Now things get weird. In C, the default mode of operation is using the stack for allocating data. There isn’t really an equivalent in the vast majority of dynamic languages where nearly everything is a heap-allocated object. I’ve tackled this problem previously by using the free/malloc strategy, later by writing code that unpacked the stack-allocated struct into simple values, then reassembled them to a struct at call-time. The former ignores the semantics of stack-allocation and the latter is limited as it falls apart when the data needs to live on for longer than a function call. Clearly I needed a different solution!

    It turns out that you can use CHICKEN’s garbage collector in your favor. It is fairly fast when it comes to allocating more memory as it is using the C stack and alloca to store Scheme objects. Therefore, all we’d need is a way to use a Scheme object in foreign code as it will be subject to Scheme’s scoping rules and can be reclaimed once it’s no longer accessible. For this you create a blob of the right size, then hand a locative pointing to it to the foreign function expecting a pointer and fill your data in:

    (define-record brush storage)
    (define (brush-pointer brush)
      (make-locative (brush-storage brush)))
    (define uiDrawBrush-size (foreign-type-size (struct "uiDrawBrush")))
    (define (new-solid-brush r g b a)
      (let* ((brush (make-brush (make-blob uiDrawBrush-size)))
             (brush* (brush-pointer brush)))
        ((foreign-lambda* void ((uiDrawBrush* br) (double r) (double g) (double b) (double a))
           "br->Type = uiDrawBrushTypeSolid, br->R = r, br->G = g, br->B = b, br->A = a;")
         brush* r g b a)

    An alternative way is storing the locative inside the record and omitting the pointer procedure. While this variant requires a bit less code, and avoids creating locatives on demand, it’s not entirely safe to use due to bug #1293.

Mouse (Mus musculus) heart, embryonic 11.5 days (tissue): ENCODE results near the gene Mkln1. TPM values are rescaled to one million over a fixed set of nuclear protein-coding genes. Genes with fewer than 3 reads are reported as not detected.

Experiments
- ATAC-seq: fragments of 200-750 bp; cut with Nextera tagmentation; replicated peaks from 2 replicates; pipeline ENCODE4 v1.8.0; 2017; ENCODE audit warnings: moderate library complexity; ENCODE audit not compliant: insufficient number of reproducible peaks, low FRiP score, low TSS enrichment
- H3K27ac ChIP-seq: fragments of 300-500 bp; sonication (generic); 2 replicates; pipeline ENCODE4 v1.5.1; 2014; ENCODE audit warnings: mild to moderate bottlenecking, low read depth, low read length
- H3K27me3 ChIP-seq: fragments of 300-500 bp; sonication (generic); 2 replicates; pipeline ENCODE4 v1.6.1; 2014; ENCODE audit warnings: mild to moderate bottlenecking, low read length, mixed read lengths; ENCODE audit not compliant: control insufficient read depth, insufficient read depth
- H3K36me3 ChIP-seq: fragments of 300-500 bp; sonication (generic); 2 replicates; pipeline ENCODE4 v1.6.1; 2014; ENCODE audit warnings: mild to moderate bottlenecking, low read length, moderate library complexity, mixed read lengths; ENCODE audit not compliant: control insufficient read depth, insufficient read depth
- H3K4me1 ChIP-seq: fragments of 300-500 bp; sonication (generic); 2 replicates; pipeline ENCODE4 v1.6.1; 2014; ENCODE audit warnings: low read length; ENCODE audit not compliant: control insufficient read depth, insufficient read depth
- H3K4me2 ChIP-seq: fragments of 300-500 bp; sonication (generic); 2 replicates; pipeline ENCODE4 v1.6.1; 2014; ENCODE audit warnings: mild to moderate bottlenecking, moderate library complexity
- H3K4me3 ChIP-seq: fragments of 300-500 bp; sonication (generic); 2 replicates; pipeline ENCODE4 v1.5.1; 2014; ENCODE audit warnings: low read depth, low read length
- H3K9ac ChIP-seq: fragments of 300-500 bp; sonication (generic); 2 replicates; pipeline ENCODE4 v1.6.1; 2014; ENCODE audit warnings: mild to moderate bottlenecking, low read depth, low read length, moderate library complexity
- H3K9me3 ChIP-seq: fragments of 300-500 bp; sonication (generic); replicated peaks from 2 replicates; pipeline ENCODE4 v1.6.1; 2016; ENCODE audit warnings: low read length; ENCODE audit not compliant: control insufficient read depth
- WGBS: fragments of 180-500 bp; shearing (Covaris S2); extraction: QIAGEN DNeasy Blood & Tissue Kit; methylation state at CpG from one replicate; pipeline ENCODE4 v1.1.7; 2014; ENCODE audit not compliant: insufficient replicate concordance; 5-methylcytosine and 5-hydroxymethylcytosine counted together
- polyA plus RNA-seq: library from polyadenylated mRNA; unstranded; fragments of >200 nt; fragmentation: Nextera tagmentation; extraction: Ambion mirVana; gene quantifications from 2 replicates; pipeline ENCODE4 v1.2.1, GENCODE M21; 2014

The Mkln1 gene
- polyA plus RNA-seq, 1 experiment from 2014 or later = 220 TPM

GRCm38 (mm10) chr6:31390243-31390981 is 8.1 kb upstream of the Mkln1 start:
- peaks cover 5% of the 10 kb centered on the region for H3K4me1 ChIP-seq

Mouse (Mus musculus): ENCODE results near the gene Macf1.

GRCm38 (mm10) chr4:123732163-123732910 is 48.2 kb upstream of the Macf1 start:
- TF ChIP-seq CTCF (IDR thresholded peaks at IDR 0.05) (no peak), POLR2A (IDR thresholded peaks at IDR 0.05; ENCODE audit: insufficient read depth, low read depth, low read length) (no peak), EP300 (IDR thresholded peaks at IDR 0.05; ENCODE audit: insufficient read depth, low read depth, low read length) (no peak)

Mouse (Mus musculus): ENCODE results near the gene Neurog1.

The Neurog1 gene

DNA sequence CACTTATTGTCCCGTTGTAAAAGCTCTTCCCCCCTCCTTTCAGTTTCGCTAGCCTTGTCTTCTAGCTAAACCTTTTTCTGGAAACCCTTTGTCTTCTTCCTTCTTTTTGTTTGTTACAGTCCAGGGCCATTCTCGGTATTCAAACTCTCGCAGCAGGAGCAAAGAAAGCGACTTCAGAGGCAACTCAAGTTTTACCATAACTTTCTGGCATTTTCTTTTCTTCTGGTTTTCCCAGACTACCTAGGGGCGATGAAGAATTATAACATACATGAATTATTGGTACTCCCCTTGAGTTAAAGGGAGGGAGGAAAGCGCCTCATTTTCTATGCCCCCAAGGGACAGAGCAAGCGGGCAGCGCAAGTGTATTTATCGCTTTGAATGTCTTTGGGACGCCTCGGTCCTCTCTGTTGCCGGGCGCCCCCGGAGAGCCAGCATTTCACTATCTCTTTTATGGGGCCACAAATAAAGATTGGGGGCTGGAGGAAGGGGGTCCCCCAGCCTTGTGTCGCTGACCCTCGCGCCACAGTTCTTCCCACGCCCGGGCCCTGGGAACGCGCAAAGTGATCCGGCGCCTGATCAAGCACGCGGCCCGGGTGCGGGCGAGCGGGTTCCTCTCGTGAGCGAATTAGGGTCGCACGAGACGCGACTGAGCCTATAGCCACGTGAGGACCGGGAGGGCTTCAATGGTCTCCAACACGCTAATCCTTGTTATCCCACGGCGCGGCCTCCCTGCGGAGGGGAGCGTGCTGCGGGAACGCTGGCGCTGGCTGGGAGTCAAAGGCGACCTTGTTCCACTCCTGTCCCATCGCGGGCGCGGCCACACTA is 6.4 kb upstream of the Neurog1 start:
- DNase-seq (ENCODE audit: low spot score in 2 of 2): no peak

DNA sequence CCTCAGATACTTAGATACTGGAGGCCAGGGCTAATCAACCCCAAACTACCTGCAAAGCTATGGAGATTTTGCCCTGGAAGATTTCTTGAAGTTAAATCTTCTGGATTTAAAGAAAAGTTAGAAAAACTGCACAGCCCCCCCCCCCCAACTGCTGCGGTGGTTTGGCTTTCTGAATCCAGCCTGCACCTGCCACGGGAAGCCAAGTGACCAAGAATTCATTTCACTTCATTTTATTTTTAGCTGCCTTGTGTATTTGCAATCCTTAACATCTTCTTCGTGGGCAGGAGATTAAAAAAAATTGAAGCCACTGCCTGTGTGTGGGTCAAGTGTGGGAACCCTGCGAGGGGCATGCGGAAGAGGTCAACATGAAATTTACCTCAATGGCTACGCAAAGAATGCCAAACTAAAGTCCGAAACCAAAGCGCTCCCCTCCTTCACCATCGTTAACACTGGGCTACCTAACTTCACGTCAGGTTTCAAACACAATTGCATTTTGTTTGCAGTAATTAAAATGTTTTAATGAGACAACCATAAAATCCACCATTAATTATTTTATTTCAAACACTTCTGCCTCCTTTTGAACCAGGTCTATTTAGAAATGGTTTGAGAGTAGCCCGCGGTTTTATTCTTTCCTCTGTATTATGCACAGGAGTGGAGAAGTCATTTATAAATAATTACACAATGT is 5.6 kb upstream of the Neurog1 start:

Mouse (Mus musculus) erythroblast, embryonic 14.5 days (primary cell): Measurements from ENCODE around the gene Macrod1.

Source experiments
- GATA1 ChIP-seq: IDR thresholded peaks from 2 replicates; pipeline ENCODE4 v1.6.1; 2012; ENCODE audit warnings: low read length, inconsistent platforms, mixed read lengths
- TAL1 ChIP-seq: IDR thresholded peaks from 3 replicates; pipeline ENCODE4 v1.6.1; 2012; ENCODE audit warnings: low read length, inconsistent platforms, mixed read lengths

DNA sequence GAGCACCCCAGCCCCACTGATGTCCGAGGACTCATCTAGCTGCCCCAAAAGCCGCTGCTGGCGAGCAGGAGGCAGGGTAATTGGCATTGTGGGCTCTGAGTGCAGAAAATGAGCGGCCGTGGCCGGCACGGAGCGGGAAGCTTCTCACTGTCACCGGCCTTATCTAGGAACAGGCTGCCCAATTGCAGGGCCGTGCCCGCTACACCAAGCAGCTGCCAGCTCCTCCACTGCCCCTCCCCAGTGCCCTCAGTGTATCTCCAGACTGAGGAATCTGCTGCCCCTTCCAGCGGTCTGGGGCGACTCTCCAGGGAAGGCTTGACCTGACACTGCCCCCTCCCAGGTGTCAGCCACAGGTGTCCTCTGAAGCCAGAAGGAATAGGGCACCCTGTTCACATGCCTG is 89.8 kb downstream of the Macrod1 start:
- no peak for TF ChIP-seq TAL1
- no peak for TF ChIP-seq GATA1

It’s been two weeks since my last blog post and I’ve released my second CHICKEN egg! Like the previous one, it’s a wrapper for a GUI library, albeit a hugely different one as it follows the immediate mode (as opposed to the retained mode) approach. This design decision resulted in a number of differences:

  • Very little hidden state
  • No caching involved, all widgets are redrawn at each frame
  • The UI is heavily integrated into your program and builds upon its data
  • No callbacks, widgets that can be triggered return interesting values instead
  • It becomes ridiculously simple to create custom widgets
  • It’s trivial to add custom behavior to widgets

For examples of the last two, see the calendar widget, the password input box and the user-customizable layouts in the overview demo. Reimplementing these in a traditional UI toolkit would have been considerably harder, if not even impossible. Now consider the challenge of implementing a GUI editor. With this approach it is a matter of creating new data structures on demand that get rendered as widgets and represent their internal state, then save it to disk when asked to. I find this way of thinking incredibly liberating and would recommend anyone to give it a try, even if just in the form of a data-driven game.

Unlike with the kiwi egg, I had to step up my C binding skills. My old trick to use helper functions that stack-allocate data, then invoke the real function, did not work as they needed to live across multiple function calls. Instead I learned that one can use blobs as storage managed from Scheme and use a locative to it for work from C. As long as one doesn’t do funny things like using the results as hash table keys anywhere it works surprisingly well. Other than that I’ve used the C API here and there to pass around Scheme values that were impossible to represent directly with the FFI.

The greatest problem I’ve encountered was a lack of documentation. Fortunately I’ve figured out everything necessary myself, but I still have the impression that I’m missing out on something. I hope to get in contact with upstream regarding the bugs I ran into, otherwise I’ll have to give dear imgui a try…